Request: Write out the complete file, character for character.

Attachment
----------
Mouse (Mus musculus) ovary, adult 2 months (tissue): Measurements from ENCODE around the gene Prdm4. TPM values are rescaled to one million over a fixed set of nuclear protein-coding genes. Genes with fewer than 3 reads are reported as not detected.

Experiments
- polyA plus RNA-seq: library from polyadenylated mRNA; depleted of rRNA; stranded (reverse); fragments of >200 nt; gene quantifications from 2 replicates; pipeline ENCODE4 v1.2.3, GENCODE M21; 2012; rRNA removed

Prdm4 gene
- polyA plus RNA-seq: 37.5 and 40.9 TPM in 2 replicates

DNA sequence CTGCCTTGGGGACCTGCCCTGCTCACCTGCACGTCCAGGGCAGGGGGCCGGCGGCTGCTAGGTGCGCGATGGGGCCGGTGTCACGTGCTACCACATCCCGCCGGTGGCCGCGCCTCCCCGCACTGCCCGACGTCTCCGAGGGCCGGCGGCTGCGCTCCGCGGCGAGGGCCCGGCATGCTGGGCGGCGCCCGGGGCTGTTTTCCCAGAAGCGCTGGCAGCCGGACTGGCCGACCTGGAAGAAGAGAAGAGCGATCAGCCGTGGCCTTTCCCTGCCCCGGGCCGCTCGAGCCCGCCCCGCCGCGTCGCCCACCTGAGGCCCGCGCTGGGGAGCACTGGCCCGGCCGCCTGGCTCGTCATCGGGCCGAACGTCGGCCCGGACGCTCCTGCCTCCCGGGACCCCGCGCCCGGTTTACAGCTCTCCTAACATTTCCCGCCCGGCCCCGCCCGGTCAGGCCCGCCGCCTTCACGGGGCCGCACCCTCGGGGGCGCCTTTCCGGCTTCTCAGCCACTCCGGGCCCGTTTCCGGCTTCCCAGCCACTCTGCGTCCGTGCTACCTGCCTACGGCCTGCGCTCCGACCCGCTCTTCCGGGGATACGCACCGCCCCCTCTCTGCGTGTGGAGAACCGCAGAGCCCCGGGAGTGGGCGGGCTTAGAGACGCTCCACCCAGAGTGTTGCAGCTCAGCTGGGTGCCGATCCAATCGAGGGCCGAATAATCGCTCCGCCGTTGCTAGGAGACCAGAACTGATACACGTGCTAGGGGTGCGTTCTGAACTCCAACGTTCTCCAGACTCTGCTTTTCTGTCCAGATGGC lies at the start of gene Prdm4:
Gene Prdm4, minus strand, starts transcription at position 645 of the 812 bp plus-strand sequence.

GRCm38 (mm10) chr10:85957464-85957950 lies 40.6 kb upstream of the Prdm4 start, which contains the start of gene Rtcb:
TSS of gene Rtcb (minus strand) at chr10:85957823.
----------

Mouse (Mus musculus) ovary, adult 2 months (tissue): Measurements from ENCODE around the gene Prdm4. TPM values are rescaled to one million over a fixed set of nuclear protein-coding genes. Genes with fewer than 3 reads are reported as not detected.

Experiments
- polyA plus RNA-seq: library from polyadenylated mRNA; depleted of rRNA; stranded (reverse); fragments of >200 nt; gene quantifications from 2 replicates; pipeline ENCODE4 v1.2.3, GENCODE M21; 2012; rRNA removed

Prdm4 gene
- polyA plus RNA-seq: 37.5 and 40.9 TPM in 2 replicates

DNA sequence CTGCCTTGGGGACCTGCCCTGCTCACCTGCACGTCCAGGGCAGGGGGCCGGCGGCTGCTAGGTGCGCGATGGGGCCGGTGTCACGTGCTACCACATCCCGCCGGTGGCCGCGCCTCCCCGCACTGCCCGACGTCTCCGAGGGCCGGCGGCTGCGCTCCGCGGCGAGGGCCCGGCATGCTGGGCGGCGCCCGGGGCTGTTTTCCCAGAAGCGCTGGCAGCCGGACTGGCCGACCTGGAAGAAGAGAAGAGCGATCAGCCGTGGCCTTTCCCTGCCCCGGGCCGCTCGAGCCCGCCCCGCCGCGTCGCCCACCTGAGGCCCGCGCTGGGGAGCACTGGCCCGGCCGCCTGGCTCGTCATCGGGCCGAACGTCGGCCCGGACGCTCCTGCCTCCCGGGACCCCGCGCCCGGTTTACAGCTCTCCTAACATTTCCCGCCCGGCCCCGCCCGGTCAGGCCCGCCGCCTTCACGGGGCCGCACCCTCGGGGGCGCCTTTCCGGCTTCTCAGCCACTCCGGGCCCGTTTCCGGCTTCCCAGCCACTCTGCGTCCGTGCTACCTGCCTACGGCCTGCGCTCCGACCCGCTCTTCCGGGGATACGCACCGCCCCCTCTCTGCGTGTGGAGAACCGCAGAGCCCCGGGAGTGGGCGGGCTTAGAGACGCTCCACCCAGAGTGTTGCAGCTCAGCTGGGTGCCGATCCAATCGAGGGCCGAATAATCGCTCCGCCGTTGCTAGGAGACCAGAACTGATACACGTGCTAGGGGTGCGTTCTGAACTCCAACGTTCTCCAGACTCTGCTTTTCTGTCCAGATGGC lies at the start of gene Prdm4:
Gene Prdm4, minus strand, starts transcription at position 645 of the 812 bp plus-strand sequence.

GRCm38 (mm10) chr10:85957464-85957950 lies 40.6 kb upstream of the Prdm4 start, which contains the start of gene Rtcb:
TSS of gene Rtcb (minus strand) at chr10:85957823.